The Philippines Department of Labour and Employment (DOLE) continues to uphold stringent labour requirements. Department Order 174 of 2017 (DO 174) sets out prohibited forms of employment arrangements, and provides that the only permitted form of a contracting arrangement is “job contracting”.
As explained in a previous bulletin, DO 174 sets out an absolute prohibition against labour-only contracting, which occurs where:
- the contractor does not have substantial capital or does not have investments in the form of tools, equipment, and so on, and the contractor’s employees perform activities which are directly related to the main business operation of the principal (Type 1 Labour-Only Contracting); or
- the contractor does not exercise the right to control the work performed by its employees (Type 2 Labour-Only Contracting).
Legislative amendments have been proposed to Type 1 Labour-Only Contracting. The proposed amendments clarify that labour-only contracting occurs as long as the contractor does not have substantial capital or does not have investments in the form of tools, equipment, and so on, or the contractor’s employees perform activities which are directly related to the main business operation of the principal (i.e. when either of the two scenarios applies).
Other Prohibited Employment Arrangements
DO 174 expressly prohibits several other forms of employment arrangements for being contrary to law or public policy (Prohibited Arrangements), such as:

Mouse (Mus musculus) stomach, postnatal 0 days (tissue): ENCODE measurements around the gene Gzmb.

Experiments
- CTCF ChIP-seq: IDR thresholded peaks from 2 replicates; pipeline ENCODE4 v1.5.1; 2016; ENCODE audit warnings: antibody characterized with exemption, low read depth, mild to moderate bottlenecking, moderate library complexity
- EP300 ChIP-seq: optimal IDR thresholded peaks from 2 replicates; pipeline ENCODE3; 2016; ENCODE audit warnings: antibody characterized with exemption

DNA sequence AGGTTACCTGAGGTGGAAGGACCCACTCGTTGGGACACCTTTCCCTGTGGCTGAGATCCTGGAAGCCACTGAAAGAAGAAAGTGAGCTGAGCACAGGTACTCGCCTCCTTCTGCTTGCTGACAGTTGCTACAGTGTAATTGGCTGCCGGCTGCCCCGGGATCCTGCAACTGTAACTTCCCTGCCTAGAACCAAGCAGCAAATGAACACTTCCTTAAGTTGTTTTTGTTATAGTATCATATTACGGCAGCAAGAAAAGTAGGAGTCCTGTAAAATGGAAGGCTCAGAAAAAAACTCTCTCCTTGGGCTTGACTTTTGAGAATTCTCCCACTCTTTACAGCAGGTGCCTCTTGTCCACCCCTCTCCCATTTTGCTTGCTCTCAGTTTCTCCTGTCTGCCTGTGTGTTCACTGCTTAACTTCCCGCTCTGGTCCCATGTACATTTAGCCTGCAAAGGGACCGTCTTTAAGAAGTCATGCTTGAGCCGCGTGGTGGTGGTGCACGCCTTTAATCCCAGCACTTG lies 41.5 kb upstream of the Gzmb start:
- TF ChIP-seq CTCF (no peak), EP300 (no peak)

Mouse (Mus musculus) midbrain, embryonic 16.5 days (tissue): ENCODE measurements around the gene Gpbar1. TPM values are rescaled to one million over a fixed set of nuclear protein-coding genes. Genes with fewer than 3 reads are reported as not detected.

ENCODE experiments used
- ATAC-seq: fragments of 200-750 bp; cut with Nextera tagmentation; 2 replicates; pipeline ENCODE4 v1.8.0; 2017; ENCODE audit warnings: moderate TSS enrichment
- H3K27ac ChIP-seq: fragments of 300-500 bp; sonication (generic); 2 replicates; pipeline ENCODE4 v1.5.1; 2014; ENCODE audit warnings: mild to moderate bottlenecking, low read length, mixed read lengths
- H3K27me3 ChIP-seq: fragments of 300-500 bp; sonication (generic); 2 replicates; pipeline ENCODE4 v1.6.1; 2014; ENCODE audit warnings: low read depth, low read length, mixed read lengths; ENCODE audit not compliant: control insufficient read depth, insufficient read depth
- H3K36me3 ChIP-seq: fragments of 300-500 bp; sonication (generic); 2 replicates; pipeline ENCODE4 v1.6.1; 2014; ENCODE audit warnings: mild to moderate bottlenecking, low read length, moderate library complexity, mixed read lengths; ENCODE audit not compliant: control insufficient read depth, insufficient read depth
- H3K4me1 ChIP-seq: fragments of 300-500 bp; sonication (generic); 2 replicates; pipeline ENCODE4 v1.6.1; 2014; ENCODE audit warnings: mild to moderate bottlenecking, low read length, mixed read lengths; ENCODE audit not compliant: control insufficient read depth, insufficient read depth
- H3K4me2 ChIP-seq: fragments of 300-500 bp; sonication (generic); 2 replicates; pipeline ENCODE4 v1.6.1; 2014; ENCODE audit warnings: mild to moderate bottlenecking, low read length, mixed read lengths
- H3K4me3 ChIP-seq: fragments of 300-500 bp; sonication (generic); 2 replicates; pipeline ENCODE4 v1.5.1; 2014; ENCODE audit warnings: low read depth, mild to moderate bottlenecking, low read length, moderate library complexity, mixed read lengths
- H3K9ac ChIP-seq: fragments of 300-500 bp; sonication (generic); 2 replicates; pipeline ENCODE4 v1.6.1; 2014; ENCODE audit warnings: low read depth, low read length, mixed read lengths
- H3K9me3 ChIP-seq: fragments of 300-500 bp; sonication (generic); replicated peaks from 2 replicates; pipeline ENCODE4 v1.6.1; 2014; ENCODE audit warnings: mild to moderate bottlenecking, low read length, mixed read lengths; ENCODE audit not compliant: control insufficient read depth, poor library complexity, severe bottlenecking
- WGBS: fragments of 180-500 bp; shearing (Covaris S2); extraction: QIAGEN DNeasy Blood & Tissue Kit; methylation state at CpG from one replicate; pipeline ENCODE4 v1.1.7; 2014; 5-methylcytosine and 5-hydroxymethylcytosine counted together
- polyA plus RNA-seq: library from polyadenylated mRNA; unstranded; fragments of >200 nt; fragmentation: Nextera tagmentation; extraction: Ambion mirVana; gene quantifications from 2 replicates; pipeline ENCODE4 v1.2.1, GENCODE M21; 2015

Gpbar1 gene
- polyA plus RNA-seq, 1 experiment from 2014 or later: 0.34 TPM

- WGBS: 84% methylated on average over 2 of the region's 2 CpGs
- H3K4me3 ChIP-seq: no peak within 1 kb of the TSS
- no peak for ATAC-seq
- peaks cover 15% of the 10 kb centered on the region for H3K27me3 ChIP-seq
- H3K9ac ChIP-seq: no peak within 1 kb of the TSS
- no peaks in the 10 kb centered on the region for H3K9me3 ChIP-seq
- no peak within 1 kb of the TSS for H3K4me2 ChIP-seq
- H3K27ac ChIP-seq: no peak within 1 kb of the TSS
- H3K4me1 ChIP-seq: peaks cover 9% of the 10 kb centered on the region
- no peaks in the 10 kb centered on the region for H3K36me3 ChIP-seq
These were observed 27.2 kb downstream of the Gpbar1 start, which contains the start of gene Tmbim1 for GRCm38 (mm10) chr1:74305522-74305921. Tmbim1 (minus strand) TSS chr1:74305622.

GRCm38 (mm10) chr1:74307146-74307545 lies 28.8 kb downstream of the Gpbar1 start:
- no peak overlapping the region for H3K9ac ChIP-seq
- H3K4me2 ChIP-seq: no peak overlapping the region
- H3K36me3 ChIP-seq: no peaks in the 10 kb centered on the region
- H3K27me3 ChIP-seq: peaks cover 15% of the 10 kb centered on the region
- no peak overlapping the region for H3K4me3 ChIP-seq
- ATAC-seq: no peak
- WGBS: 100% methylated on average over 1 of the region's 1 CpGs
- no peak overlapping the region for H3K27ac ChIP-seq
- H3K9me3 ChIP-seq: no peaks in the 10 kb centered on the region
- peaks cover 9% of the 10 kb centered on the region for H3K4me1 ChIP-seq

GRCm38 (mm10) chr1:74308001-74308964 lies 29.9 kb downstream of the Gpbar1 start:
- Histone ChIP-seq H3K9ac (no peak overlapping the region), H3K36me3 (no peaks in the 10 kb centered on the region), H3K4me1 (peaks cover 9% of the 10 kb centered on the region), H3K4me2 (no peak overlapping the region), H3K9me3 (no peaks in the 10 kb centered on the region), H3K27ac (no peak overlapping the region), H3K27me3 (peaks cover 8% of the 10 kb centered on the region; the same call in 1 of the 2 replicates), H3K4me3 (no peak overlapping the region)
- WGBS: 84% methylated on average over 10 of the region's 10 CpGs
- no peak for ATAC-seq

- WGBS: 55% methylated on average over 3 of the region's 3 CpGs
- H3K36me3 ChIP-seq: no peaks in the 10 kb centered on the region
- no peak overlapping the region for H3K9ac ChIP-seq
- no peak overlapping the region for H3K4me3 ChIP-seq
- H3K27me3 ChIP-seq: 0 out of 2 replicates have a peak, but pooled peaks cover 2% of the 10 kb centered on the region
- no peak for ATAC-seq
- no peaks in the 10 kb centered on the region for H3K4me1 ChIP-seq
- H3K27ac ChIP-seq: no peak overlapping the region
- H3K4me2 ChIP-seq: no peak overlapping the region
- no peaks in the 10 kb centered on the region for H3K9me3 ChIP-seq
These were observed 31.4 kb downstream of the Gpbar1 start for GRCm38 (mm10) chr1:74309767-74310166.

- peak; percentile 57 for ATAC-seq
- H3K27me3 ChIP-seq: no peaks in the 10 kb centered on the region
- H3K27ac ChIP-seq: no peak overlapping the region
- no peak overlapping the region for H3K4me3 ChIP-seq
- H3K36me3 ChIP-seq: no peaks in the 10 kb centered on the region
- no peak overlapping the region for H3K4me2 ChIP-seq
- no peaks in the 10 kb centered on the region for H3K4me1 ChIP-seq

- contracting out of a job or work by reason of a strike or lockout, whether actual or imminent;
- requiring the contractor’s employees to perform functions which are being performed by the regular employees of the principal; and
- repeated hiring by the contractor of employees under an employment contract of short duration.
Contracting is only allowed if it meets the requirements of job contracting. Job contracting occurs where:
- the contractor is engaged in a distinct and independent business and undertakes to perform the job or work on its own responsibility, according to its own manner and method;
- the contractor has substantial capital to carry out the job farmed out by the principal on his account, manner, method, investment in the form of tools, equipment, machinery and supervision;
- the contractor is free from the control of the principal in all matters connected with the performance of the work; and
- the Service Agreement (between the contractor and the principal) ensures compliance with
all rights and benefits for employees of the contractor under labour laws.
The failure to comply with all the above requirements renders the principal the direct employer of
the employees of the contractors. The DOLE may issue a Compliance Order against non-compliant
contractors and principals, directing the principal to absorb the contractor’s employees.
Failure to comply with the Compliance Order is punishable by a fine of not less than PHP1,000 and
not more than PHP10,000, or imprisonment of not less than 3 months and not more than 3 years,
or both a fine and imprisonment. If the offense is committed by a corporation, the penalty shall be
imposed upon the guilty officer(s) of such corporation. Of greater impact, however, is the fact that
the principal will now assume all of the historic and current employment liabilities, including
obligations in relation to severance payments upon termination.
Labour-only contracting involves the supply of workers, and job contracting involves the supply of
services. Companies should be mindful that the DOLE has increased its efforts to regulate
compliance with DO 174, and ensure that they are compliant.